Without having to do anything, a mechanic’s lien expires in Washington state 8 months after you’ve claimed it — but we wouldn’t recommend waiting that long. To avoid future lawsuits and move forward with a clean slate, the Northwest Lien team recommends you file a lien release rather than allow the lien to expire.
Important note before you keep reading: only release a lien if you have been paid, money in hand. Releasing a lien that hasn’t been satisfied yet forfeits your right to collect payment out of escrow if the property goes up for sale, which often happens after the lien has expired.
A mechanic’s lien release is an official document stating that rightful payment was claimed, the original lien claimant is satisfied, and the mechanic’s lien is released from the property record. In Washington, the state legislature refers to it as a “Release of Lien Rights,” and lien claimants can release said lien rights before or after payment is due. (It’s technically called “waiving” lien rights if it’s before payment is due, but that’s beside the point.)
For reference, here’s the Release of Lien Rights section, Revised Code of Washington 60.04.071:
“Upon payment and acceptance of the amount due to the lien claimant and upon demand of the owner or the person making payment, the lien claimant shall immediately prepare and execute a release of all lien rights for which payment has been made, and deliver the release to the person making payment. In any suit to compel deliverance of the release thereafter in which the court determines the delay was unjustified, the court shall, in addition to ordering the deliverance of the release, award the costs of the action including reasonable attorneys’ fees and any damages.”
To clarify, a lien release is not required in Washington state; like we mentioned before, a Washington mechanic’s lien expires after 8 months all on its own. That said, there are several reasons why lien experts and construction law attorneys alike recommend making lien releases a part of your typical lien filing process.
Here are the reasons we recommend releasing a mechanic’s lien, even if it’s not required in Washington state:
Liens, expired or not, can be damaging to a property’s value, so property owners will want the lien released once it’s been paid. Under RCW 60.04.181, the property owner has the right to take the case to court to “compel deliverance” of the lien release, i.e., demand that the satisfied lien be released and wiped off the record. Lawsuits can be expensive and stressful, so it’s best practice to avoid court appearances altogether if you can.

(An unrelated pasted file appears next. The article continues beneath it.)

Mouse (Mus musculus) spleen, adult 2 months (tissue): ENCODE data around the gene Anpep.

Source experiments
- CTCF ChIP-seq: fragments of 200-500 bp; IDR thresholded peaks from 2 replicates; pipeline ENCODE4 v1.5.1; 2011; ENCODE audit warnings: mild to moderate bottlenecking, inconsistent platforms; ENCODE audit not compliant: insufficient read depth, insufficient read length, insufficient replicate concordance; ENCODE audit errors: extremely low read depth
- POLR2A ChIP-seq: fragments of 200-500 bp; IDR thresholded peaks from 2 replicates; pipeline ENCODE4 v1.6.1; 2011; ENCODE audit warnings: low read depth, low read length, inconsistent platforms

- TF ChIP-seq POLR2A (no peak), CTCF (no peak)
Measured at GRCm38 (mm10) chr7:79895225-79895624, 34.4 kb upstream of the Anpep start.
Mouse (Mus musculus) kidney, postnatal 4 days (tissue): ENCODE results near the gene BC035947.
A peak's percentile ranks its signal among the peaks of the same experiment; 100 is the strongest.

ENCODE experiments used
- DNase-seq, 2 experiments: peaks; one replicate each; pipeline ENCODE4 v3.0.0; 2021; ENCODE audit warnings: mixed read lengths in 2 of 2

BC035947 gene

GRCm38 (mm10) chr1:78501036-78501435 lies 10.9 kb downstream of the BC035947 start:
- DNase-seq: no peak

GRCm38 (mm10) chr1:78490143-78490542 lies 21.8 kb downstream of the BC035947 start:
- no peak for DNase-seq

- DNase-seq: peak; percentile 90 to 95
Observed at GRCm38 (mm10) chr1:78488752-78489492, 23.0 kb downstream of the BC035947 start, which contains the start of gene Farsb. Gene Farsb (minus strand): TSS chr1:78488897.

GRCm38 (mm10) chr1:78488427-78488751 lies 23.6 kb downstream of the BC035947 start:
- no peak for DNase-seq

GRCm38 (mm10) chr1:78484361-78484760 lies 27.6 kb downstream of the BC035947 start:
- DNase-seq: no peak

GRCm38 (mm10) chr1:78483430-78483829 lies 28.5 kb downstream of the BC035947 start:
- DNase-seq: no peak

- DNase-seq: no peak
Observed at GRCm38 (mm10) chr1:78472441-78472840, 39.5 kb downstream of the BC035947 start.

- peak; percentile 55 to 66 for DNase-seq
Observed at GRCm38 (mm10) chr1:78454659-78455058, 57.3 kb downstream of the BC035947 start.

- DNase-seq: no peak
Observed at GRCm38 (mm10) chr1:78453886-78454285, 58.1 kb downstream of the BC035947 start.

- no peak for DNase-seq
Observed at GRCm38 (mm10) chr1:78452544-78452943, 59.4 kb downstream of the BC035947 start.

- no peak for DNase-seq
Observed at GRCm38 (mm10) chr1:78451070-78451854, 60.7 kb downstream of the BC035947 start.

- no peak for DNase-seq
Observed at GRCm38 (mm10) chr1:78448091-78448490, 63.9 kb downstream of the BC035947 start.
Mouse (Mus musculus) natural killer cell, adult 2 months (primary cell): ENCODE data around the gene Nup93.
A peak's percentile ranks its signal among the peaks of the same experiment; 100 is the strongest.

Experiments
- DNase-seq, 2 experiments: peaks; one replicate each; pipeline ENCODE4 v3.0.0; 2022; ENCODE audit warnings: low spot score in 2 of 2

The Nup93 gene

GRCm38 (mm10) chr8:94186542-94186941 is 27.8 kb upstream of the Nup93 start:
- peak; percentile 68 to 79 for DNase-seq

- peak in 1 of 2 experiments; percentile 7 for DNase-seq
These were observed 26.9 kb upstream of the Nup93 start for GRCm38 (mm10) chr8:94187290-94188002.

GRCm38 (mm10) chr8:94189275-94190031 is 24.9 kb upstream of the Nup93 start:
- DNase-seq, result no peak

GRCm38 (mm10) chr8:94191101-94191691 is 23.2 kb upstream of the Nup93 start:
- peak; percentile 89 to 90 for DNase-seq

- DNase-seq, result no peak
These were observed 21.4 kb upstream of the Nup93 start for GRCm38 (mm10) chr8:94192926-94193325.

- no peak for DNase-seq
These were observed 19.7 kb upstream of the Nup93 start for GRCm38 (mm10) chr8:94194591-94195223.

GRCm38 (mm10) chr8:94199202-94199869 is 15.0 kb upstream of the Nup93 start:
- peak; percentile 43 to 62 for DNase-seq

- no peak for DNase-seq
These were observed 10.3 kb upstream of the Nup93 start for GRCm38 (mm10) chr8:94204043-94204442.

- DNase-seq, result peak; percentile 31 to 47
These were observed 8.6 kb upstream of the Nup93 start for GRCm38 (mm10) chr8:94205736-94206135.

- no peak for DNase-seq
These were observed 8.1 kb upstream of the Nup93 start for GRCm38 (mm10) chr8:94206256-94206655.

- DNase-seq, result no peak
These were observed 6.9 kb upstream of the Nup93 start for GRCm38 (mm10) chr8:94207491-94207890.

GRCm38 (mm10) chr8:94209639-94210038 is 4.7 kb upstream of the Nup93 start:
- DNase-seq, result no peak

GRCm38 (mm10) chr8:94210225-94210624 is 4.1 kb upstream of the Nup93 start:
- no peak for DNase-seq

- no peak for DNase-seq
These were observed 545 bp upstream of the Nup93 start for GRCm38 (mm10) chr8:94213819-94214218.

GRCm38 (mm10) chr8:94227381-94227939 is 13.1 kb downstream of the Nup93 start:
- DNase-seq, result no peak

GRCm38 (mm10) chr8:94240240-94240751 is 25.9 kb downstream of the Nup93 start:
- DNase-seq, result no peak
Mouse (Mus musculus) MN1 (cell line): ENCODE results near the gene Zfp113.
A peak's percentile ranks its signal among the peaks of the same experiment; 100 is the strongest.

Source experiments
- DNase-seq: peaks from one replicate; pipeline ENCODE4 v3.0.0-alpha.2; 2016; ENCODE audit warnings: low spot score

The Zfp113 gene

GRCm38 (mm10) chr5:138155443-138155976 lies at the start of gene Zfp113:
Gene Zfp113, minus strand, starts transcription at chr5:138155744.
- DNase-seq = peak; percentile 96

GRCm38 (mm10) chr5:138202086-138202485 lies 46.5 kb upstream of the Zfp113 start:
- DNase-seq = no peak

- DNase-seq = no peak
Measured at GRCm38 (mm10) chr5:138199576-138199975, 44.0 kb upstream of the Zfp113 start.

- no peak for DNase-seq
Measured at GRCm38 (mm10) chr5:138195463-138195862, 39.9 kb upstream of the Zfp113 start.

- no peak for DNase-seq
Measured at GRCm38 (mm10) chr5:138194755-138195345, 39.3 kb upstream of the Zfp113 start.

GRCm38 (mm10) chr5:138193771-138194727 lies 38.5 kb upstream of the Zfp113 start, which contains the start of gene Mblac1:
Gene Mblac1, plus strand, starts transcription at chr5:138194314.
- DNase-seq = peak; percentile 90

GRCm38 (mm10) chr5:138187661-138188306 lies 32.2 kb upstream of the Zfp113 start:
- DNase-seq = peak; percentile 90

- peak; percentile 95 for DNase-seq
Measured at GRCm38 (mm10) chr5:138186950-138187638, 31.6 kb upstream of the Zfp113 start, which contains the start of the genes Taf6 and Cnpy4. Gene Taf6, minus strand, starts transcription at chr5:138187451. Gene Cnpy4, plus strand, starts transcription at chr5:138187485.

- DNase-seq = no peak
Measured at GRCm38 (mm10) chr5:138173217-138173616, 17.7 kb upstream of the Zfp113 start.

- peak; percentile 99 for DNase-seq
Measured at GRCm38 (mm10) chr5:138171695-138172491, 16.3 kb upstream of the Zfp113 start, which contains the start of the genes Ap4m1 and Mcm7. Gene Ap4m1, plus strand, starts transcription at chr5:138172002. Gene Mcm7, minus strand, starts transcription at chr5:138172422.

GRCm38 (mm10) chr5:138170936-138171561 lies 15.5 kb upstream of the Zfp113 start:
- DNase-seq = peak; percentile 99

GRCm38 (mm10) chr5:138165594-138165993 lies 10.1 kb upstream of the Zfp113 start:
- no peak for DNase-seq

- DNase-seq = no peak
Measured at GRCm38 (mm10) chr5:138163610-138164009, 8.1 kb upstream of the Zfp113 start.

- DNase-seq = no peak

If the lien is claimed with reasonable cause, the property owner is typically liable to pay all “costs of the action,” including the lien recording costs, costs of title report, bond costs, and the attorney’s fees in all courts. If a lien is not released and the lien dispute is taken to court, however, the court determines who will be responsible for covering these costs — meaning, the lien claimant could end up covering all associated costs if the court deems the claimant’s reason for delaying the lien release “unjustified.”
Like with most legal matters, nasty lien disputes can cause animosity between the involved parties. Making sure you release the lien in a timely manner, however, ensures you and the property owner both move forward once the lien claim has been paid — with clean books and without any hard feelings.
The first point alone should be enough reason to convince you that filing a mechanic’s lien release can be just as important as filing the lien itself. Know your Washington lien deadlines, and work to make releases part of your lien routine!
Washington mechanic’s liens should be released as soon as payment is received, but not a minute before. As you’ll recall from the Code of Washington passage above, “the lien claimant shall immediately prepare and execute a release of all lien rights for which payment has been made, and deliver the release to the person making payment.”
It’s not uncommon for lien holders to be paid out of escrow after the lien has expired. Releasing a lien means you’re forfeiting all rights to lien — meaning, if you release a lien before you get paid, you are ineligible to collect any future payments on that property.
Filing a mechanic’s lien release form in Washington state is easy if you file your lien with Northwest Lien. Just let us know when the lien claim has been paid, and we’ll take care of the entire lien release filing, recording, and sending process for you — and we’ll do so electronically, so you don’t even need to worry about banks or recording offices being closed. Keep in mind there is an additional Lien Release Fee, ranging from $285 to $485 depending on the worth of your claim.
For reference, you can also find the Washington Waiver of Lien form provided by the Department of Labor & Industries here. This form does not request all of the information we’d recommend including on a lien release form (like the recorded lien’s identifying information, for example).
Washington is one of 38 states that does not have statutory release and waiver forms, which means the state legislature doesn’t specify which information needs to be on lien release or waiver forms. This leaves a lot up for interpretation, so it’s important to have someone on your side who understands the nuances of state lien laws and requirements.
This blog post should not be taken as legal advice. Each situation is unique, and it’s impossible to evaluate a legal situation without a full consultation. If you’re looking for more information specific to your situation, however, contact Northwest Lien by calling or submitting the form below. We’re looking forward to hearing from you!